Mobile phone use has exploded in the Arab world according to a new report by the mobile operators association GSMA.
Based on research from Deloitte, the GSMA Arab States Mobile Observatory, details strong regional market competition and falling handset prices, fuelling a 32 per cent average annual growth in mobile connections over the past 10 years, soaring from 19 million connections in 2002 to 391 million in 2012.
But despite the extraordinary development of the region over the past decade, the report identifies fundamental challenges that put the continued growth of the sector at risk, including limited spectrum availability, high taxation and stifling regulation.
"Mobile communications in the Arab States have transformed society and fostered substantial growth in investment, innovation and productivity," said Tom Phillips, Chief Government and Regulatory Affairs Officer, GSMA.
"However, there are far greater opportunities that the mobile industry can deliver for the region. Governments need to take action now to increase spectrum availability and stabilise the regulatory environment if they want to continue the momentum and realise mobile's full potential."
The rapid pace of mobile adoption has delivered substantial economic benefits for the region, directly contributing $132 billion to the economies of the Arab States, or approximately 5.5 per cent of total GDP, in 2011.
In addition to the economic value, the mobile industry has contributed to employment in the region as full-time employment created across the Arab States as a result of the availability of mobile technologies is estimated to have been more than 1.2 million jobs in 2011.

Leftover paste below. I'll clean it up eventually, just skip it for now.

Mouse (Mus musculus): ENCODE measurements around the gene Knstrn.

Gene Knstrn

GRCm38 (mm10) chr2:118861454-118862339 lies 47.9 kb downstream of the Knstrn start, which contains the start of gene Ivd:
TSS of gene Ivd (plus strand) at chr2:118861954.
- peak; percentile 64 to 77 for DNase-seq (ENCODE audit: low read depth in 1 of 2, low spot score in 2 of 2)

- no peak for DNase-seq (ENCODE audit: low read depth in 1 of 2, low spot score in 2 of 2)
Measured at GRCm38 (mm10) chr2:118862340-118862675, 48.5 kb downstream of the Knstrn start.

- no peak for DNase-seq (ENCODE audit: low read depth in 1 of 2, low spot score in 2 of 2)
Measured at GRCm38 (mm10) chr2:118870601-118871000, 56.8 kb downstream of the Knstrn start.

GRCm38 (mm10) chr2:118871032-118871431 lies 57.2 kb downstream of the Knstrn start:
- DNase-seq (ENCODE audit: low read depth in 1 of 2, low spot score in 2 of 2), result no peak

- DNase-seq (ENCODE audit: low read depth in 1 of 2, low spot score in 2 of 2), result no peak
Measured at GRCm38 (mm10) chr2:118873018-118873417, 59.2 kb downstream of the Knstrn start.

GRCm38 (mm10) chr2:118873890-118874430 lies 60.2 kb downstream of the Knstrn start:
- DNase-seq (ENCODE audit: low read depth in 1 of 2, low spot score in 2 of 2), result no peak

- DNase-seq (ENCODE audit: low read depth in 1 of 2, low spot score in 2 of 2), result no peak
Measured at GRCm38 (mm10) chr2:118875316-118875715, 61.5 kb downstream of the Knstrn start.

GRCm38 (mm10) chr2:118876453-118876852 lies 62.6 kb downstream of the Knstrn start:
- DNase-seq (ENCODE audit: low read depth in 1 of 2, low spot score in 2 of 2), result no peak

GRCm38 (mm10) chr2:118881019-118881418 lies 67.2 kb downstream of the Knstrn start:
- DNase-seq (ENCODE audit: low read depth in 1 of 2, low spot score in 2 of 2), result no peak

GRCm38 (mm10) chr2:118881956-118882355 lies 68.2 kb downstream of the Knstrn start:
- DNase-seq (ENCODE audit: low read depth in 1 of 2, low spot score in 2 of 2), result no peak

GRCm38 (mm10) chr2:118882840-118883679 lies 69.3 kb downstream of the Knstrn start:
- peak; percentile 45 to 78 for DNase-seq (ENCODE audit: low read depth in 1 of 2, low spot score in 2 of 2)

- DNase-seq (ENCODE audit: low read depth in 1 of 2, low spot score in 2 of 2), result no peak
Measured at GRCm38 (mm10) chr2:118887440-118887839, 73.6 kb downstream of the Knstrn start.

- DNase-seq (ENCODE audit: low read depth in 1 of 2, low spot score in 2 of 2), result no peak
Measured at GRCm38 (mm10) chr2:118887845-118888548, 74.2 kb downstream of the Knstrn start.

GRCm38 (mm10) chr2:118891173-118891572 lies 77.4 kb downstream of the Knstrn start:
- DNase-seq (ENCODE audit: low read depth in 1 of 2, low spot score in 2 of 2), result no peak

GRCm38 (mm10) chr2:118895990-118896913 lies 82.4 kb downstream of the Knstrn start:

This figure represents a combination of direct employment by mobile operators, jobs across the mobile ecosystem and the multiplier effect caused by the positive business impact of the mobile ecosystem on wider industries, further boosting job creation.
If additional harmonised spectrum were allocated to mobile broadband, 5.9 million additional jobs could be created by 2025, according to the study.
Mobile broadband connections across the Arab States are expected to increase by 255 per cent by 2017, rising from 40 million in 2011 to 142 million, and mobile broadband connections have already outstripped fixed-line connections by more than 350 per cent.
But to extend mobile penetration and capacity the report says governments in the region urgently need to deliver adequate spectrum in line with internationally and regionally harmonised spectrum bands, including the Digital Dividend, 2.6GHz and 1.8GHz bands.
The release of additional spectrum could raise the region's combined GDP by US$ 108 billion(4) between 2015 and 2025. Harmonisation of spectrum bands would further lead to economies of scale for device manufacturers, which in turn would give more consumers access to affordable mobile technology.
Santino Saguto, Partner Consulting, TMT Leader for Deloitte Middle East, said: "Mobile penetration has increased greatly over the past few years and now reaches well above 100 per cent in many countries of the Arab States.
“However, in order to meet the expected demand for new generation services, governments need to continue to support the development of mobile broadband, notably through the provision of appropriate spectrum.
“The current spectrum allocations are not able to sustain the potential growth in data traffic and, unless increased, seem likely to raise costs of provision, challenge investment decisions and increase network congestion."
The study also points out the need for governments to revise mobile taxation and regulatory regimes across the region as policies that support light-touch regulatory frameworks will increase investment from mobile operators in next-generation data services across the region.
High consumer taxes on mobile products and services are holding back the growth of the sector, decreasing affordability and, in turn, usage levels, denying the poorest members of the population access to mobile services.
A number of countries in the region, including Egypt, Jordan and Morocco, have extremely high taxes on mobile services as a result of mobile-specific or “luxury” tax rates.